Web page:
By the end of the sixth inning, however, Quintanar and his friends had joined the line waiting outside the Cubby Bear.

Inside the ballpark was freezing, they said — which explains why Cubby Bear, Deuce’s & the Diamond Club, Murphy’s Bleachers and Old Crow Smokehouse were at capacity before the seventh inning stretch. Long shadows and gusting winds made for a chill around the ballpark. Temperatures in the 30s made more for stocking cap conditions than ball cap.

Standing outside Wrigley’s entrance at Addison Street and Sheffield Avenue, a group of cigarette-smoking regulars said the weather was the only reason they considered not attending opening day — they estimated they’d been to nine or 10 home openers over the years.

“No names!” they replied at the end of the interview, ditching their stubs and the reporter.

By the time the Cubs trailed 5-2 in the eighth inning, spaces up and down Clark Street were filling up as fans ditched the ballpark for the bar.

5:02 p.m.: Vendors celebrate return of fans: ‘Bringing it back is bringing life back to us, to our families’

The T-shirt stand on Sheffield Avenue that Angel Lopez runs didn’t open during the pandemic because the cost of licenses and permits would have overtaken the revenue from limited sales.

So having fans back at Wrigley Field is about more than cheering on the Cubs for Lopez and other vendors.

“This is what we do. If we don’t do this, we don’t do nothing,” Lopez said. “Bringing it back is bringing life back to us, to our families. It’s been pretty hard. Everybody here has kids in college and all this other stuff, and it’s pretty hard to need something at home and not be able to get it for your kids.”

Lopez said he has lived in Lakeview his whole life and started working for apparel vendors as a kid, so being without it for a year “put a big dent in our heart.” They had to let some employees go, he said.

“Last year was kind of depressing for everybody,” he said. “It does take a toll on people.”

Lopez said the stand was open Thursday as a trial run to see what kind of business came in. He hopes they can keep it running.

“We really don’t know how long we are going to be here now,” he said. “We’re just trying it out and will see how it goes. If it goes good, then we’ll come back out. If not, we’ll have to go into retail stores and do business with them.”

4:43 p.m.: ‘Mai Tai Guy’ makes an appearance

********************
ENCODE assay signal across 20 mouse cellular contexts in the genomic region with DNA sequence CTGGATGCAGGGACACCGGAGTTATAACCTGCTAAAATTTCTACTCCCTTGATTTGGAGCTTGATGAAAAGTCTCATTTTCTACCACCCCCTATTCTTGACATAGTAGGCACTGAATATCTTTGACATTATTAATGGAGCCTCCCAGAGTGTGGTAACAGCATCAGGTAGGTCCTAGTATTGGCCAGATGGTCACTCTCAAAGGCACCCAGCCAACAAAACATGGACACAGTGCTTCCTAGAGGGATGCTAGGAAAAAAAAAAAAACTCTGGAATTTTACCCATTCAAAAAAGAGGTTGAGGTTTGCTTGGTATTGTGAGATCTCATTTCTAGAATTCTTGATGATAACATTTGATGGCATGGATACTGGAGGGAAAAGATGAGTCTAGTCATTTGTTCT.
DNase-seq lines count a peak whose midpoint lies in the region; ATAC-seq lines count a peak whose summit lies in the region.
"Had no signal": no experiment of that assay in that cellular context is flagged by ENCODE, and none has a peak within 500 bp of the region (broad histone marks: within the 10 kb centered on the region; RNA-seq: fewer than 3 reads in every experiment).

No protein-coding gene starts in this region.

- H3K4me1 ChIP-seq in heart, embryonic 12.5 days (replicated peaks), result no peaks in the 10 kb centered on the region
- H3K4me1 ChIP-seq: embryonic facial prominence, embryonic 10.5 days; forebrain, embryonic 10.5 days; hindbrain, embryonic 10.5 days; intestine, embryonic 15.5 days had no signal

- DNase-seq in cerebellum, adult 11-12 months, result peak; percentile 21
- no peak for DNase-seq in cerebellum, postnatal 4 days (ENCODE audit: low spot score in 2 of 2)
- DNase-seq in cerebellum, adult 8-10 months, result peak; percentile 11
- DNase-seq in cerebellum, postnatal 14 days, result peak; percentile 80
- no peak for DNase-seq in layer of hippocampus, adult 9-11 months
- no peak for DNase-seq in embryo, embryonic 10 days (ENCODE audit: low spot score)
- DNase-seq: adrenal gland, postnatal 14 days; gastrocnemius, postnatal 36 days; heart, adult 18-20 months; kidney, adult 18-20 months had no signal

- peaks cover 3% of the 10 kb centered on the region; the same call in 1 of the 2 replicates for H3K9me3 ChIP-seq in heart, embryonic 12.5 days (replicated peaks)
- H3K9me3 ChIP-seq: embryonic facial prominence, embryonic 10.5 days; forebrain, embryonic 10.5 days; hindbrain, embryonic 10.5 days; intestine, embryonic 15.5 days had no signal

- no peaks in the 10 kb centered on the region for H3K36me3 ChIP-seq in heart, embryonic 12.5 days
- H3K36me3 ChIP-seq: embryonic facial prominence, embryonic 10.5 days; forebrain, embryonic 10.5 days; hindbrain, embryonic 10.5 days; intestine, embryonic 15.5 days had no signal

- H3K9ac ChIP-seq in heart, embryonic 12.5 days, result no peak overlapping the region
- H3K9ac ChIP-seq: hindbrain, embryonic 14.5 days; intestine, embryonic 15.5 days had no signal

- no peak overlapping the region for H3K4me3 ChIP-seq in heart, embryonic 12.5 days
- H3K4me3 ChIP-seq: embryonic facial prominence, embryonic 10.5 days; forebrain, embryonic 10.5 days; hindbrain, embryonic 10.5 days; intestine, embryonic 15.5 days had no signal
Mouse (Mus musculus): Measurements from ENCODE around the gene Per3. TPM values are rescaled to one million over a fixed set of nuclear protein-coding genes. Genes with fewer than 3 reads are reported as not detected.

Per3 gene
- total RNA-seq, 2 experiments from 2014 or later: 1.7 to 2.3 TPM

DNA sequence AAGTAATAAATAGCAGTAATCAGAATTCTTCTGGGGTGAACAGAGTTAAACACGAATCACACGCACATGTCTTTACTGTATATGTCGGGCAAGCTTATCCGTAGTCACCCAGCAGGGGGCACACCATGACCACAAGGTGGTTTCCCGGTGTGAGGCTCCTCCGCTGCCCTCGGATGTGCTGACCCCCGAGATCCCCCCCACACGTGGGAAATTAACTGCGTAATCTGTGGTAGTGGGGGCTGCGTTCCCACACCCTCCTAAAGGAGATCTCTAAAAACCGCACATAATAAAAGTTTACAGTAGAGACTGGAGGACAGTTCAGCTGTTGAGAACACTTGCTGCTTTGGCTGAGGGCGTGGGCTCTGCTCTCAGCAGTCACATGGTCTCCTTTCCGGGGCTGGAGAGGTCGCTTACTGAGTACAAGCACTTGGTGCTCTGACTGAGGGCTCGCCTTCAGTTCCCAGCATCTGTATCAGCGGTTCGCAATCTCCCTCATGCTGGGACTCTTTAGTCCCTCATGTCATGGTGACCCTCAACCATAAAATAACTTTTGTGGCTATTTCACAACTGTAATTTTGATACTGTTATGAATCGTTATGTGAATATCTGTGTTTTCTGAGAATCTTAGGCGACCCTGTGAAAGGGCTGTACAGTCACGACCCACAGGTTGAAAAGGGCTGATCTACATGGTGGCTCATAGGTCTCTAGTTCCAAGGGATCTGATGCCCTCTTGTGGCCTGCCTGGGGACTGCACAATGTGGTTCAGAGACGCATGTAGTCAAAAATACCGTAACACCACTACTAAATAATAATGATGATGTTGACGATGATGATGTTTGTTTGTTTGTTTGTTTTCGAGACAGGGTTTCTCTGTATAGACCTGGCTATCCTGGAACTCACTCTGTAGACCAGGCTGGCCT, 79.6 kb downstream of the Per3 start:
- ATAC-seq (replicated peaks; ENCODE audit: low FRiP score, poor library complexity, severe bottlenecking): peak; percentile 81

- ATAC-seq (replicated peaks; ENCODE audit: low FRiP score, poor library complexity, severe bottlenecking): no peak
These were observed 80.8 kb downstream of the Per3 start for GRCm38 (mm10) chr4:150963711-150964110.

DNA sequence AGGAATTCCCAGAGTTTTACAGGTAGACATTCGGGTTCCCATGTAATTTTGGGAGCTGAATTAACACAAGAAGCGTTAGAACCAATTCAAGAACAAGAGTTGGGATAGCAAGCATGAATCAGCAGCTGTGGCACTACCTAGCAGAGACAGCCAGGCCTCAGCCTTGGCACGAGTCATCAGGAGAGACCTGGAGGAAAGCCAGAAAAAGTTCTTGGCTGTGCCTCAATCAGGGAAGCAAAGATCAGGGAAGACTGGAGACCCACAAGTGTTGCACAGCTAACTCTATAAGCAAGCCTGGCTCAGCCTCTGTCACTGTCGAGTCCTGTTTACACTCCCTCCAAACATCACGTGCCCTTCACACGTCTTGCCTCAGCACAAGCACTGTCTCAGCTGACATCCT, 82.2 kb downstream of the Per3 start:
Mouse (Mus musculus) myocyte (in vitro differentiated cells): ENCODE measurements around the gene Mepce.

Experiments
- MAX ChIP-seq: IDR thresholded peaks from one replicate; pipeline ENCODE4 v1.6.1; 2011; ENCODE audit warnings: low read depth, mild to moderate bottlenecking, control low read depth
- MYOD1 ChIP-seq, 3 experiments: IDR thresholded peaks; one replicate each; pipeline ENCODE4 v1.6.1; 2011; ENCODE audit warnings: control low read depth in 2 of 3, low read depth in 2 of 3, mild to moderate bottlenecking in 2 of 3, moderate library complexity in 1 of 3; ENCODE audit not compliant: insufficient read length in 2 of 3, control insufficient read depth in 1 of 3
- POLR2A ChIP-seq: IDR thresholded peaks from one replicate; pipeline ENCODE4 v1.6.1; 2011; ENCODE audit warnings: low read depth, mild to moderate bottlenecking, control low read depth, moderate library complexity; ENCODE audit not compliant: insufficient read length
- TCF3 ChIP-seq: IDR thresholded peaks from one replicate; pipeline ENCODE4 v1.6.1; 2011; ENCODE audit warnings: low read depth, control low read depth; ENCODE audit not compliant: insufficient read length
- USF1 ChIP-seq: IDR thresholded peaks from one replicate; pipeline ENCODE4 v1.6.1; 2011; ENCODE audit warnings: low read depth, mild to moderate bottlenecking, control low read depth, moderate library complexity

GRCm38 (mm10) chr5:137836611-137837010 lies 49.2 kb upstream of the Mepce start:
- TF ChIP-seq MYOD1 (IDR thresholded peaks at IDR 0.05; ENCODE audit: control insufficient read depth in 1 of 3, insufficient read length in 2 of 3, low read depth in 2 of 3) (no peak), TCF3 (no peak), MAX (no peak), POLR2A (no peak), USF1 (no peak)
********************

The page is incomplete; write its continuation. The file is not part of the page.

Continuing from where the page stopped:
As the Cubs-Pirates game crawled along, several people took seats at Gallagher Way to watch the TV broadcast on a giant screen.

Inside the paid attendance area, a few children ran around and fans milled about.

One fan who has grown used to spending Cubs games on the outskirts of Wrigley Field is Christopher Sorley, a 40-year-old Portage Park resident some may remember as “Mai Tai Guy.”

Sorley went viral in 2019 when he was accused of swiping a home run ball from two boys, igniting the debate about the etiquette of such situations. That, of course, was the last season Sorley, who said he usually attends about 50 games a year, was inside Wrigley Field.

Last year, when he realized he wouldn’t be able to go inside, he became a regular visitor to the ballhawks crew that sits at Waveland and Kenmore avenues.

“When they redid the season, we were like, all right, we can’t be inside, but we can still be around the park,” Sorley said. “There are no restrictions for that. … Opening day (in 2020), people were itching to get out, and everyone was ready to go, so we had 40-50 people at the highest point.”

Sorley often passed by veteran ballhawks such as Moe Mullins and Dave Davison, but over time he has gotten used to doing what it takes to compete for home run balls.

“When you see it for the first time, it’s intense when the ball comes out because everyone is running,” he said. “These grown men are chasing after this little 9-inch sphere of yarn and thread. No one is out here to hurt anybody, but the point is to get the ball. You’re going to have some body contact. You’re going to have an elbow to the ribs here.”

Sorley and a few other ballhawks were gathered on Waveland on Thursday because opening-day tickets were too expensive, but he said he has tickets for other games this homestand.

He’s hoping he’ll spend less time on the street during games this season.